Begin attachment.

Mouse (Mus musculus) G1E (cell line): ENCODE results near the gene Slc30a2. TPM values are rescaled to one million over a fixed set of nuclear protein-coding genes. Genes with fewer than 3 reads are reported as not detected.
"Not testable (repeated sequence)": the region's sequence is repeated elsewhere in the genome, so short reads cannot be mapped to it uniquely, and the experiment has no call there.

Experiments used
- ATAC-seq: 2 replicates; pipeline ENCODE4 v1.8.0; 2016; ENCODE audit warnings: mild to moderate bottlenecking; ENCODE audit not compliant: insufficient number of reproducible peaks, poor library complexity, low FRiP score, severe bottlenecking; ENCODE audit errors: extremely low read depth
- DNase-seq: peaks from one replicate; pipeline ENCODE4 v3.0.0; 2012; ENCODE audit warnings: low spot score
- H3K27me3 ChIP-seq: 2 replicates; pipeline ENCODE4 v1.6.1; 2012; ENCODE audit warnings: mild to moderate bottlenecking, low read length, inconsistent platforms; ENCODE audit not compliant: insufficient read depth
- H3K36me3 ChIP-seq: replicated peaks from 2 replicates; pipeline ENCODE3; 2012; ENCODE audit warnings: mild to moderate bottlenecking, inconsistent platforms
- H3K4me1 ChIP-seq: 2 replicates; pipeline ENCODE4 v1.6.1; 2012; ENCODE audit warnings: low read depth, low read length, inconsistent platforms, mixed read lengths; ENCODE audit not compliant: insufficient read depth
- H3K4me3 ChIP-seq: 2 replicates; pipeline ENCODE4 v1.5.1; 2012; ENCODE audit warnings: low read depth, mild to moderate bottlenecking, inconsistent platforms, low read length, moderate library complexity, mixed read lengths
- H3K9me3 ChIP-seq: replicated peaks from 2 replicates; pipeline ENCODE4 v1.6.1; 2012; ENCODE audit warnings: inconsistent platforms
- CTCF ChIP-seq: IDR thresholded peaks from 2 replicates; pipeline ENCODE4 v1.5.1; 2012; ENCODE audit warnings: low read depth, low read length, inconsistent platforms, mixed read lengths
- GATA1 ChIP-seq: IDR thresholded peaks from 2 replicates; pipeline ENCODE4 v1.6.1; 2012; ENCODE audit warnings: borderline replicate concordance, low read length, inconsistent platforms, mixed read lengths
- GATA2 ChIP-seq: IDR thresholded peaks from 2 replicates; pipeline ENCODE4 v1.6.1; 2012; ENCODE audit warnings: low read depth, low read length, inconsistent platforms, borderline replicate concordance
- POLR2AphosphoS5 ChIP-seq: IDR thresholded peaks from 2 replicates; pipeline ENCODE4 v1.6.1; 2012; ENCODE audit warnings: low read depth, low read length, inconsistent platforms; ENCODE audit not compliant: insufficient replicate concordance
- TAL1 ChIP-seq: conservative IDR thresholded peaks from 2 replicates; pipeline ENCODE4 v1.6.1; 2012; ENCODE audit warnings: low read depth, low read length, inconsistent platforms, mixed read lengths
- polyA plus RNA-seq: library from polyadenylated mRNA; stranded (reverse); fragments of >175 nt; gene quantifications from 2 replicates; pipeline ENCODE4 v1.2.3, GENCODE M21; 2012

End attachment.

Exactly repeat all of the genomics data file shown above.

Mouse (Mus musculus) G1E (cell line): ENCODE results near the gene Slc30a2. TPM values are rescaled to one million over a fixed set of nuclear protein-coding genes. Genes with fewer than 3 reads are reported as not detected.
"Not testable (repeated sequence)": the region's sequence is repeated elsewhere in the genome, so short reads cannot be mapped to it uniquely, and the experiment has no call there.

Experiments used
- ATAC-seq: 2 replicates; pipeline ENCODE4 v1.8.0; 2016; ENCODE audit warnings: mild to moderate bottlenecking; ENCODE audit not compliant: insufficient number of reproducible peaks, poor library complexity, low FRiP score, severe bottlenecking; ENCODE audit errors: extremely low read depth
- DNase-seq: peaks from one replicate; pipeline ENCODE4 v3.0.0; 2012; ENCODE audit warnings: low spot score
- H3K27me3 ChIP-seq: 2 replicates; pipeline ENCODE4 v1.6.1; 2012; ENCODE audit warnings: mild to moderate bottlenecking, low read length, inconsistent platforms; ENCODE audit not compliant: insufficient read depth
- H3K36me3 ChIP-seq: replicated peaks from 2 replicates; pipeline ENCODE3; 2012; ENCODE audit warnings: mild to moderate bottlenecking, inconsistent platforms
- H3K4me1 ChIP-seq: 2 replicates; pipeline ENCODE4 v1.6.1; 2012; ENCODE audit warnings: low read depth, low read length, inconsistent platforms, mixed read lengths; ENCODE audit not compliant: insufficient read depth
- H3K4me3 ChIP-seq: 2 replicates; pipeline ENCODE4 v1.5.1; 2012; ENCODE audit warnings: low read depth, mild to moderate bottlenecking, inconsistent platforms, low read length, moderate library complexity, mixed read lengths
- H3K9me3 ChIP-seq: replicated peaks from 2 replicates; pipeline ENCODE4 v1.6.1; 2012; ENCODE audit warnings: inconsistent platforms
- CTCF ChIP-seq: IDR thresholded peaks from 2 replicates; pipeline ENCODE4 v1.5.1; 2012; ENCODE audit warnings: low read depth, low read length, inconsistent platforms, mixed read lengths
- GATA1 ChIP-seq: IDR thresholded peaks from 2 replicates; pipeline ENCODE4 v1.6.1; 2012; ENCODE audit warnings: borderline replicate concordance, low read length, inconsistent platforms, mixed read lengths
- GATA2 ChIP-seq: IDR thresholded peaks from 2 replicates; pipeline ENCODE4 v1.6.1; 2012; ENCODE audit warnings: low read depth, low read length, inconsistent platforms, borderline replicate concordance
- POLR2AphosphoS5 ChIP-seq: IDR thresholded peaks from 2 replicates; pipeline ENCODE4 v1.6.1; 2012; ENCODE audit warnings: low read depth, low read length, inconsistent platforms; ENCODE audit not compliant: insufficient replicate concordance
- TAL1 ChIP-seq: conservative IDR thresholded peaks from 2 replicates; pipeline ENCODE4 v1.6.1; 2012; ENCODE audit warnings: low read depth, low read length, inconsistent platforms, mixed read lengths
- polyA plus RNA-seq: library from polyadenylated mRNA; stranded (reverse); fragments of >175 nt; gene quantifications from 2 replicates; pipeline ENCODE4 v1.2.3, GENCODE M21; 2012